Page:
7. SHNOOL

    SHNOOL Member

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    You have a model 2... and the cubby is supposed to be sealed.

    You have a model 2... and the cubby is supposed to be sealed. My guess is the sealant leaked.

    Congrats, this is what happens to us Mod 1 people when we turtle, the hatchway provides us with VERY little water sealant! There is a reason why they put a drain plug in her you know.

    Good news though! You could fill your Mod 2 (like us Mod 1 people) and it'll still float (although very poorly mine stayed well above water with probably 400lbs or so of water in it). It is a long story but suffice to say, I filled my entire below decks with water while on the lake one time. The boat floats fine, and does not sink (thanks to LOTS of foam floatation below the seats).

    But to fix your problem... You need to remove all the screws around your cubby hole, and pry out the insert. Then run marine sealant around the hole/hatchway and put the cubby insert back in.

    Might I suggest you look at the fiberglass underside of the mast step while you are there? check for softness, cracks under the glass, and general fiberglass decay. A 1990 isn't really old (mine is a 1986), but a lot can happen in 19 years!
     
  8. EGarcia

    EGarcia New Member

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    I appreciate your comment removing and sealing the cubby and Thanks to Gregwcoats for suggesting to use marine grade sealer as I thought silicon was all the same.
     
  9. EGarcia

    EGarcia New Member

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    Now for the story as I am trying to figure out what went wrong. Everyone talks about high winds. My experience was in very mild winds. In fact I was spending most of my time looking for a puff of wind. I am new to sailing and I took a work intern for his first experience. I did coach him on evastive actions if the boat tipped. We were sailing and the little wind we had was from the starboard. I had the main sheet uncleated and I had just advised the crewman to unlceat the jib and move to the starboard side. At that time the boat started to dip toward the port side. I tried to shift farther but the boat appeared to continue its dipping and I also recall the boat dipped toward the bow. I could tell we were not going to recover, so I told the crewman to be prepared to go over. I thnk it happened in slow motion. I swam to the centerboard and the crewman stayed by the mast. I was not able to climb on to the center board, but was able to pull on it enough to start uprighting it when the center board slipped. The boat rolled and continued until it turtled. A bypasser came to the rescue and the three of us were able to up right the boat.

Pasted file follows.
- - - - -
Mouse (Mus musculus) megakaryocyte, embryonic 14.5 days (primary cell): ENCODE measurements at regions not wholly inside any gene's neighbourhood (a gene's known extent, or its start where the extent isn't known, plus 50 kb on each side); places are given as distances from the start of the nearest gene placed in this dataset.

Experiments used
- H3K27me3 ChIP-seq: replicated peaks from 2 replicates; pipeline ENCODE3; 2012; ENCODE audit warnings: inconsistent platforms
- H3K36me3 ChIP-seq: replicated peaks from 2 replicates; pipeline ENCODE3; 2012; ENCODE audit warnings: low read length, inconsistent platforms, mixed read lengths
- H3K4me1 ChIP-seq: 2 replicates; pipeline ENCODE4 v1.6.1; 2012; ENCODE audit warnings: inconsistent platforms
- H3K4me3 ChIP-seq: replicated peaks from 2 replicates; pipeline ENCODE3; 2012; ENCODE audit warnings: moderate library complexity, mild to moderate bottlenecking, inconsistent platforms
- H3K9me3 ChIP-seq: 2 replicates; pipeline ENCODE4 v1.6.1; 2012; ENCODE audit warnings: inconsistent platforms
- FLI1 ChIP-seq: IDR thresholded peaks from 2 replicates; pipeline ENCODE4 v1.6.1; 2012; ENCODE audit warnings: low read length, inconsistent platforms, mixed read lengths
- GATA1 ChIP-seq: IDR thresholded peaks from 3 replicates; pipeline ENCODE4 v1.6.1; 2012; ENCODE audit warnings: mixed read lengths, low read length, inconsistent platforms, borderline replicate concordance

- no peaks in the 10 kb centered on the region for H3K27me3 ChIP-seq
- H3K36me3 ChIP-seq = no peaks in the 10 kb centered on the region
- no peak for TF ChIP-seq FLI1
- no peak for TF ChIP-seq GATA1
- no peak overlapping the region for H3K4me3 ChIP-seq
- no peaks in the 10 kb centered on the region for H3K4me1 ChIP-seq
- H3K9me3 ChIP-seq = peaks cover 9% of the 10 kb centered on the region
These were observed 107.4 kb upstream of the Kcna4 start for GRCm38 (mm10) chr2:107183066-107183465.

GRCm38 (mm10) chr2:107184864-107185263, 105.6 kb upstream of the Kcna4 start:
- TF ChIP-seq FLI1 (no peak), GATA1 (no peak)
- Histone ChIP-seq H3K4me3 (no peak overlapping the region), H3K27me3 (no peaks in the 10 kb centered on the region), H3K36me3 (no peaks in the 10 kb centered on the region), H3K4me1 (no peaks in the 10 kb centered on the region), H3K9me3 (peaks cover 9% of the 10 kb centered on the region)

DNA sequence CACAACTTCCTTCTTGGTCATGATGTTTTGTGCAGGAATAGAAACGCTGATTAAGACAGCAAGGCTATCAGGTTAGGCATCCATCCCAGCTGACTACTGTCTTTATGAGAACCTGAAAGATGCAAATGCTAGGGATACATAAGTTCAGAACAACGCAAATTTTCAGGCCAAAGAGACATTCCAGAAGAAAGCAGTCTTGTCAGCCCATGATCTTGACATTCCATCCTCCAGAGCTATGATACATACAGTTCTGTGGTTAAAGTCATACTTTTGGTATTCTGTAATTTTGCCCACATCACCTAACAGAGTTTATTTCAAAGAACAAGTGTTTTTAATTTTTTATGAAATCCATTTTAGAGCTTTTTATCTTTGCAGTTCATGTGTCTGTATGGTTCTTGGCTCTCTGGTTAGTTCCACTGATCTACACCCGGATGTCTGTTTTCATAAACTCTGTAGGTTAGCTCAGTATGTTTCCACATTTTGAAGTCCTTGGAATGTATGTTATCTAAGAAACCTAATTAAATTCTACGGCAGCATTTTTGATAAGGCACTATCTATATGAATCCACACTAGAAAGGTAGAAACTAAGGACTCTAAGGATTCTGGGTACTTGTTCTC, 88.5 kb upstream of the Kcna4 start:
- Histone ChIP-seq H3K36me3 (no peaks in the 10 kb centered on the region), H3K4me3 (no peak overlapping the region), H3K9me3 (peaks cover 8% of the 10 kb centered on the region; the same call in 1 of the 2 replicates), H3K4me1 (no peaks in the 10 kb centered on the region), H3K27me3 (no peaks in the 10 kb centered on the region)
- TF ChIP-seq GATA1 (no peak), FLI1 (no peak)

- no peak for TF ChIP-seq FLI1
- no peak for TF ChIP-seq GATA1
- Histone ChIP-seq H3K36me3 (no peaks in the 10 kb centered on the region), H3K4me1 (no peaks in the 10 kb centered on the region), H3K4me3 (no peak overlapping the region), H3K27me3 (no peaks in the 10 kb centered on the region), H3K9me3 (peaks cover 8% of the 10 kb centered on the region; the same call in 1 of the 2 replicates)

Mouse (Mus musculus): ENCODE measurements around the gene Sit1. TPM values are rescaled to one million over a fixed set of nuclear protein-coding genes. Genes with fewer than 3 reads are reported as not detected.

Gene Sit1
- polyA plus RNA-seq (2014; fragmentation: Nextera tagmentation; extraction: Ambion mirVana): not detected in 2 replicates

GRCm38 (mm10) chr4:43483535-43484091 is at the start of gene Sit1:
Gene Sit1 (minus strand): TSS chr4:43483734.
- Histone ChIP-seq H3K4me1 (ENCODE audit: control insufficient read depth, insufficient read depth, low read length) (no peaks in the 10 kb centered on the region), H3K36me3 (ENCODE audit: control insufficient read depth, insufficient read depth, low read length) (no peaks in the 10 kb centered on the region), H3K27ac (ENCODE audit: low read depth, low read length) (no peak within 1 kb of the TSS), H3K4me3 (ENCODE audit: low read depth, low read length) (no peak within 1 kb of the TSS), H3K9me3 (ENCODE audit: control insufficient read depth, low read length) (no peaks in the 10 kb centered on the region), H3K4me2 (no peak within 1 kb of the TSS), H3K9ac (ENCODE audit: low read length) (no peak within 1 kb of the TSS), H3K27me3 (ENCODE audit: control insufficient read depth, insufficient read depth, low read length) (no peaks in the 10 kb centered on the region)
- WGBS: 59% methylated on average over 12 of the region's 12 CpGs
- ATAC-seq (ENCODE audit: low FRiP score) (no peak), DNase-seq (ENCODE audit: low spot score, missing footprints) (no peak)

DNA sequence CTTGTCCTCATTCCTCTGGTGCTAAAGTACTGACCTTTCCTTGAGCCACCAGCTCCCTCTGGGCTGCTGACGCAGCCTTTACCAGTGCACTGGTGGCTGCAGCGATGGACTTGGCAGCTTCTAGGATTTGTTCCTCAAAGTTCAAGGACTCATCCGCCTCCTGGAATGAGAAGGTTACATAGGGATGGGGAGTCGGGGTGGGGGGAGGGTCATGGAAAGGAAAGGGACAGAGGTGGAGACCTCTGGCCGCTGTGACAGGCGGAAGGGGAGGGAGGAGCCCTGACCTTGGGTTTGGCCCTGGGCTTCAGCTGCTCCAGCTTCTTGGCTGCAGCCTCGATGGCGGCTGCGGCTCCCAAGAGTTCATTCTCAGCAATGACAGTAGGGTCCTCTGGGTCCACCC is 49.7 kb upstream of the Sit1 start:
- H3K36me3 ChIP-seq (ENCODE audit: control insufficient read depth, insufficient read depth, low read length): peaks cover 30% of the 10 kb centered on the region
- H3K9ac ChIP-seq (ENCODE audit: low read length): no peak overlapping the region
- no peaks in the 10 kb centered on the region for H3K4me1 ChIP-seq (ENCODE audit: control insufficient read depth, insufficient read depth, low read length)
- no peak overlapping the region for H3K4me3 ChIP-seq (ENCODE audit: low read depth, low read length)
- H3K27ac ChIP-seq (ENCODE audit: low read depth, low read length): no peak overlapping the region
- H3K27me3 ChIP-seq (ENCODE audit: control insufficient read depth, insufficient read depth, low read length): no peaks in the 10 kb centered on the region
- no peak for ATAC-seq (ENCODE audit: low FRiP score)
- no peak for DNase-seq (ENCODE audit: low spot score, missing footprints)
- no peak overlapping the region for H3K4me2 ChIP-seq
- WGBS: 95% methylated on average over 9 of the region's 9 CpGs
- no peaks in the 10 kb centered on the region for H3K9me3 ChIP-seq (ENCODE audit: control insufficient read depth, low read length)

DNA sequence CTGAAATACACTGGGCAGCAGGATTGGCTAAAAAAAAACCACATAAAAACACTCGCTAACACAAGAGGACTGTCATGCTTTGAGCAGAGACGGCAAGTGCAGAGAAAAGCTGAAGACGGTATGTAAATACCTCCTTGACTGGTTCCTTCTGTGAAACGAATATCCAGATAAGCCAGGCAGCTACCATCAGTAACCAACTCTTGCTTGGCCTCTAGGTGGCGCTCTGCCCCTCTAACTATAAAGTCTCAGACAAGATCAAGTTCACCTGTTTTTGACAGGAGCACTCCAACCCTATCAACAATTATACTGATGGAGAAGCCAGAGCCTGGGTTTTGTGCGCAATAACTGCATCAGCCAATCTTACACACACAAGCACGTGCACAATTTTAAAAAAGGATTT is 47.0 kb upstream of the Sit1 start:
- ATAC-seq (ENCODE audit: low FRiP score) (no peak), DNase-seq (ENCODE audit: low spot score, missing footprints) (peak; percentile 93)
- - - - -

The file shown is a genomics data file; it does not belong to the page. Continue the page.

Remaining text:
Unfortunately, I had not secured the rudder and tiller. I did have a nice rope/wood step ladder attached to the stern which made it easy to climb back in. The by passer was kind enough to pull me back to the dock. I weigh 180 and the intern weigh about 160. Thus I had a 20 lb advantage, but the jib was cleated. I can not believe that was enough to tip the boat in such mild winds. Any thoughts.